The launch of the pension freedoms in April unlocked the potential of people's pension savings, giving them a wealth of new options and opportunities with how to spend their pot. For some, the ability to cash in their pension and withdraw it as a lump sum opens up the possibility of investing in property, more specifically buy-to-let. The booming rental market and the continuing pressure on the housing market make this seem like a fool-proof option for securing a retirement income – but is it?
The advantages of bricks and mortar
Retirees looking to secure an income for a comfortable retirement have to face facts: both savings rates and annuity rates leave a lot to be desired, and our latest research shows that retirement incomes took a further hit in the last year. To make the most of all those years of hard saving, it is therefore little wonder that more and more people are turning to bricks and mortar to secure themselves a living in retirement.
Buy-to-let investment in particular has a great deal of appeal – the Private Rental Sector (PRS) is continuing to grow, and rents are edging up year-on-year. Indeed, the Buy-to-Let Index of Reeds Rains and Your Move recently revealed that rents in August had risen by 5.5% over the year, putting the average rent in England & Wales at an eye-watering £803 per month.
These rental prices, combined with the capital gain made from increasing house prices, mean that the potential gross yield for landlords is highly attractive: according to the Index, gross annual yields for landlords in England & Wales stood at an average of £16,856 in August, before mortgage payments and maintenance costs were considered.
It's surely a win-win situation then? Well, not quite.
Although the figure of £16,856 is certainly an enticing one, it must be remembered that the costs of being a landlord will eat into this figure. Insurance, agency fees (if using) and the costs of maintaining a property, not to mention the risk of void periods, can all have an impact on the profitability of a property and should be weighed up carefully before making an investment. It is also worth bearing in mind the location of your rental property: not all markets are as lucrative as others, so it's important to do your research.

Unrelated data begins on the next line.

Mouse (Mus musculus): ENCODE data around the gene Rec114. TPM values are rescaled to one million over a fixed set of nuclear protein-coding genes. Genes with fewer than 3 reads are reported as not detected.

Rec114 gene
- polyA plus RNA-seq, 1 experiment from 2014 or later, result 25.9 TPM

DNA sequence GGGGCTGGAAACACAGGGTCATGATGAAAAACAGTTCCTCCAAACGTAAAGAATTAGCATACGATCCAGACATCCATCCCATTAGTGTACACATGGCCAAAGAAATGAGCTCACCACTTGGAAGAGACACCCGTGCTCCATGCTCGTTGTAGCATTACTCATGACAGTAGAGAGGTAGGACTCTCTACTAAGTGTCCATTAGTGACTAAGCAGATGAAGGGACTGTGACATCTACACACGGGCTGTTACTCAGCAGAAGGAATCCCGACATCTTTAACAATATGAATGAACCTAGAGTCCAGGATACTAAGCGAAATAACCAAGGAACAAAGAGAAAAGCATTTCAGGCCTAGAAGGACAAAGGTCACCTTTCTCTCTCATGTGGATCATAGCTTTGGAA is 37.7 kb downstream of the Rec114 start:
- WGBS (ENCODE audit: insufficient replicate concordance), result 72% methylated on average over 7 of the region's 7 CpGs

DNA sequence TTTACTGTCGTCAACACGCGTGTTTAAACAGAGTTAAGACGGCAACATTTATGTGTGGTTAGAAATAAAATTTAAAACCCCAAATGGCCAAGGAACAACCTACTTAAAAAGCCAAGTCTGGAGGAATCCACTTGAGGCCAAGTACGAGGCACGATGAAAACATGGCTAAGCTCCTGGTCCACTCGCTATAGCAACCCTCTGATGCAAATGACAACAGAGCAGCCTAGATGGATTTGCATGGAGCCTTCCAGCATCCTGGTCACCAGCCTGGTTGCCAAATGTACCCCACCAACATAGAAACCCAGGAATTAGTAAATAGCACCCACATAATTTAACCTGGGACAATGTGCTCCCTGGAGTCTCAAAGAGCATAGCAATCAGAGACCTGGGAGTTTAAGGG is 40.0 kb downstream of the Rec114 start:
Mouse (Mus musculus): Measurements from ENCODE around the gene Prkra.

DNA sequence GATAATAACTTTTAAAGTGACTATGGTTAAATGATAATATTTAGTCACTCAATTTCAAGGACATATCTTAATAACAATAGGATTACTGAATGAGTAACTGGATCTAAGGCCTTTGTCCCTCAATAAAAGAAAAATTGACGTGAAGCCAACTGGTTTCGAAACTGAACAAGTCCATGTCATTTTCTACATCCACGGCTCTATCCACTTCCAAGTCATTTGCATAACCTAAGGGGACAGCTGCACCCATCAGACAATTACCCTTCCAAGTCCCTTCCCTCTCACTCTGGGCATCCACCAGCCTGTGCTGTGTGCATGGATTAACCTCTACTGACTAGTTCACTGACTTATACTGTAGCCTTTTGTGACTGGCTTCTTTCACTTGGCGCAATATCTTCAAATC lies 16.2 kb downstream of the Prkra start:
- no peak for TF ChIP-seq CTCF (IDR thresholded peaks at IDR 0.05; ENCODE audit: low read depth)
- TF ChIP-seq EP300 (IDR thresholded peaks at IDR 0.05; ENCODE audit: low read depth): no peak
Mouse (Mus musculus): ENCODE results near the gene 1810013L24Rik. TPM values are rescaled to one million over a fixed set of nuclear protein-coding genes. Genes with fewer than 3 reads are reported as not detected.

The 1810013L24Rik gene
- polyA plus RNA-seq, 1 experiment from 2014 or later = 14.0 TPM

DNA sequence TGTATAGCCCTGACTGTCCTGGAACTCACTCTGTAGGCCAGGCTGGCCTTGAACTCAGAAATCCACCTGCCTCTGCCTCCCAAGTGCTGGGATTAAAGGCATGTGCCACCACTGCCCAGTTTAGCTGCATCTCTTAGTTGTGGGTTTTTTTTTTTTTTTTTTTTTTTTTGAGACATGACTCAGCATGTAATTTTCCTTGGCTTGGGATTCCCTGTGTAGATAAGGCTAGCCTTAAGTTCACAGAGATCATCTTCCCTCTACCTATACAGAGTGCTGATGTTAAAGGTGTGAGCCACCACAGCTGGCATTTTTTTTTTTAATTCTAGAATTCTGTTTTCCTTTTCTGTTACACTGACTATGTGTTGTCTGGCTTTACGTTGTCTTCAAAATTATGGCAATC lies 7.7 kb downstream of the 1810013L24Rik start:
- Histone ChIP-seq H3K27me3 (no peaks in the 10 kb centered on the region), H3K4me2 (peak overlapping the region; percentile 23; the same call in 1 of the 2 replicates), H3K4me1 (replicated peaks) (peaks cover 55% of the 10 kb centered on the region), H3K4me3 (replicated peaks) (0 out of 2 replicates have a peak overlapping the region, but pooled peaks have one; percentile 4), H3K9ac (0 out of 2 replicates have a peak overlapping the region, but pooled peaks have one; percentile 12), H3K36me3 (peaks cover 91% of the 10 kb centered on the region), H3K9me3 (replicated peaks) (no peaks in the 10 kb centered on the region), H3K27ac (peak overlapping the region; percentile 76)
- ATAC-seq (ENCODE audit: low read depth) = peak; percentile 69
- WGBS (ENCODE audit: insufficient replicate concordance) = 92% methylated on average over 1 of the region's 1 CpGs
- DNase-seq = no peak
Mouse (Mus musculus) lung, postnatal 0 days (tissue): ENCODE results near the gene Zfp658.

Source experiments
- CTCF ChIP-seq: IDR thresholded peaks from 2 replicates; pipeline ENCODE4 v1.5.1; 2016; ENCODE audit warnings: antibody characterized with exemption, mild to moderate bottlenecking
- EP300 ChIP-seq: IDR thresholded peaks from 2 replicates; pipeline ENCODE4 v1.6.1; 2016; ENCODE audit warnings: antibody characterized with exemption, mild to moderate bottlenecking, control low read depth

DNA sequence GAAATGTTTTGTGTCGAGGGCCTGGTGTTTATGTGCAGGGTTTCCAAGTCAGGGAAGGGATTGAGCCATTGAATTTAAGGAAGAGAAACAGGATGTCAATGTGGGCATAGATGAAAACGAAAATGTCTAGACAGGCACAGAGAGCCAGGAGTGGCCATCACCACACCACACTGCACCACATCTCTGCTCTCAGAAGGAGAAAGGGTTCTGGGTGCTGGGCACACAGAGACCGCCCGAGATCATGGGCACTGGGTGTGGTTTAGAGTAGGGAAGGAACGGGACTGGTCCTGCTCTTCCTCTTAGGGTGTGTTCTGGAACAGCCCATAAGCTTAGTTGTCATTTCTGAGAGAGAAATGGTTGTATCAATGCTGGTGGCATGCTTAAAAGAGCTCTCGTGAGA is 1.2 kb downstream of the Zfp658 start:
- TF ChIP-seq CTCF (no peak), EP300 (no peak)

Finally, the latest Budget dealt would-be landlords a blow in the form of changes to their tax relief. You can find out more about the changes by reading our article, but essentially they mean that the amount of tax relief landlords can claim will be gradually reduced, starting from 2017.
It is also important to consider the cost of withdrawing a large sum of money from your pension. Up to 25% of your pension can be withdrawn tax-free, but after this, your money will be taxed according to your marginal rate. If not prepared for, this can be an unexpectedly large cost – could you be prepared to give 20, 40 or even 45% of the remaining lump sum to the taxman?
Of course, this is not to say that being a landlord cannot be a highly lucrative business, but it does mean that it's important to weigh everything up before you start searching for the perfect rental property.
Independent financial advice can help you to find out whether investing in property using your pension can provide the kind of returns you would need for a decent retirement income. Advice can also help you to weigh up the advantages and disadvantages of other income options, such as income drawdown and annuities.
If you do decide to go ahead, make sure you get the best buy-to-let mortgage deal possible to keep your repayments in check – take a look at our buy-to-let best buys to see if you can find the right mortgage for you and your buy-to-let ambitions.
Disclaimer: Information is correct as of the date of publication (shown at the top of this article). Any products featured may be withdrawn by their provider or changed at any time.
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